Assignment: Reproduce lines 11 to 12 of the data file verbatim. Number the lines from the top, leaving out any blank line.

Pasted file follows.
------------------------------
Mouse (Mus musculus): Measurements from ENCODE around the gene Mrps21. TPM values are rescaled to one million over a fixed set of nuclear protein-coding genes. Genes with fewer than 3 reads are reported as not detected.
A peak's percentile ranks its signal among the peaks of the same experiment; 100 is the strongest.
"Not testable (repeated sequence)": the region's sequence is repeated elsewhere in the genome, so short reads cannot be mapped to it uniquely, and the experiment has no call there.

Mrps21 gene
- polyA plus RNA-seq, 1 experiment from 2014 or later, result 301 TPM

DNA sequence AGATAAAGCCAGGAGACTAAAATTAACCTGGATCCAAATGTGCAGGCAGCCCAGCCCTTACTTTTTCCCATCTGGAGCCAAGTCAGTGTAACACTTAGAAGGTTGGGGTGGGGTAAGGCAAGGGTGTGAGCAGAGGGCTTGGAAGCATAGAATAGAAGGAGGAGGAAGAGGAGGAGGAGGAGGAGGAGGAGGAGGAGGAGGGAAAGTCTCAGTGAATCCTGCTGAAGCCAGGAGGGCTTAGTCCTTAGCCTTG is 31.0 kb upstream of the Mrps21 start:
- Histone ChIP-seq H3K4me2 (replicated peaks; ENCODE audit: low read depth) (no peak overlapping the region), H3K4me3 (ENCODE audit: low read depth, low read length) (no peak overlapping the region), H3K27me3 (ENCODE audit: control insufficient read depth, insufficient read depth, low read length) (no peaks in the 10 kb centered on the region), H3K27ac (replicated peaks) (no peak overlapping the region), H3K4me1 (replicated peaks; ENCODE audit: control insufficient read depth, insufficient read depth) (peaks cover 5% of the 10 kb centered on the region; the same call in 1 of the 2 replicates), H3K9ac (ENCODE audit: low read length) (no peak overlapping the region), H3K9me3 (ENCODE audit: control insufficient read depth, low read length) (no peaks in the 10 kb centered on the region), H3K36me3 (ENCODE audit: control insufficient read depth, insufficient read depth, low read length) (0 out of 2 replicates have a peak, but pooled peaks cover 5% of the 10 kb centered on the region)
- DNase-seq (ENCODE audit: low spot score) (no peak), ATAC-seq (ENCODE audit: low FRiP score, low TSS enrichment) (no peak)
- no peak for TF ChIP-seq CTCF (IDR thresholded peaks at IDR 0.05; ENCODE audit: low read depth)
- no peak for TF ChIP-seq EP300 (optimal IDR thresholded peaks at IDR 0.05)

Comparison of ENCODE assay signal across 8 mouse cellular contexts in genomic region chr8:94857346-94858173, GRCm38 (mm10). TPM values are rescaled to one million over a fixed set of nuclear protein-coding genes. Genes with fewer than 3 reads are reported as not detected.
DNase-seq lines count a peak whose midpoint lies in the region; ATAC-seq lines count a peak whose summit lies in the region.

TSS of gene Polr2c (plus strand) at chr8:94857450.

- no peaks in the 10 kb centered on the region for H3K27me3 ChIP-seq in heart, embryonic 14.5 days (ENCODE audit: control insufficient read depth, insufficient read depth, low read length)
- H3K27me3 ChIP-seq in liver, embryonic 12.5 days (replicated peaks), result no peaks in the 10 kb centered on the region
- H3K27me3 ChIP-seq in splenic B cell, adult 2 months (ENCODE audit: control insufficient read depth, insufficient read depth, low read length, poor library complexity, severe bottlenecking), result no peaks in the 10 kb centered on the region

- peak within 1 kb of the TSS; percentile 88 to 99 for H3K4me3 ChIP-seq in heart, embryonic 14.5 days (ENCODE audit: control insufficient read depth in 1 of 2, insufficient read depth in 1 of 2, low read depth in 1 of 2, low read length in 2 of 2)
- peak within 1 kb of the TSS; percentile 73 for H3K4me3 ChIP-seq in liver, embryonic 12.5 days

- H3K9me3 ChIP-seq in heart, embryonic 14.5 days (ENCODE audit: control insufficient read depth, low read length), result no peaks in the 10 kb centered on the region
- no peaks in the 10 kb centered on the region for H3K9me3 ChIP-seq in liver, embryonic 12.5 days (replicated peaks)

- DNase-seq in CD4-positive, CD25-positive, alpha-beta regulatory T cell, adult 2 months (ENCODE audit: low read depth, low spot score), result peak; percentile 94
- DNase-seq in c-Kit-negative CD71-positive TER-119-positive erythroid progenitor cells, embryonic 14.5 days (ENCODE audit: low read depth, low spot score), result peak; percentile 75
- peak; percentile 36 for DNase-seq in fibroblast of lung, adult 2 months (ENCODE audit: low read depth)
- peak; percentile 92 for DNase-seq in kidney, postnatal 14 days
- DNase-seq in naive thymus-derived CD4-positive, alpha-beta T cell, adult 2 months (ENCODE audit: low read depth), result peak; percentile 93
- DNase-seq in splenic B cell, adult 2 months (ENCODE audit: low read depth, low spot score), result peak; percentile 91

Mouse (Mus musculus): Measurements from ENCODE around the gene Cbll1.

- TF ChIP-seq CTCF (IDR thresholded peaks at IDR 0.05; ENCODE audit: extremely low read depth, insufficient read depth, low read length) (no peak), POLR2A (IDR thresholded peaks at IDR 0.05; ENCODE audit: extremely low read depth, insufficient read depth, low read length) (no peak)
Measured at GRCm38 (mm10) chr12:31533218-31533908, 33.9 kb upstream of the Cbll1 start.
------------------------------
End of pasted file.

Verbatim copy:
Comparison of ENCODE assay signal across 8 mouse cellular contexts in genomic region chr8:94857346-94858173, GRCm38 (mm10). TPM values are rescaled to one million over a fixed set of nuclear protein-coding genes. Genes with fewer than 3 reads are reported as not detected.
DNase-seq lines count a peak whose midpoint lies in the region; ATAC-seq lines count a peak whose summit lies in the region.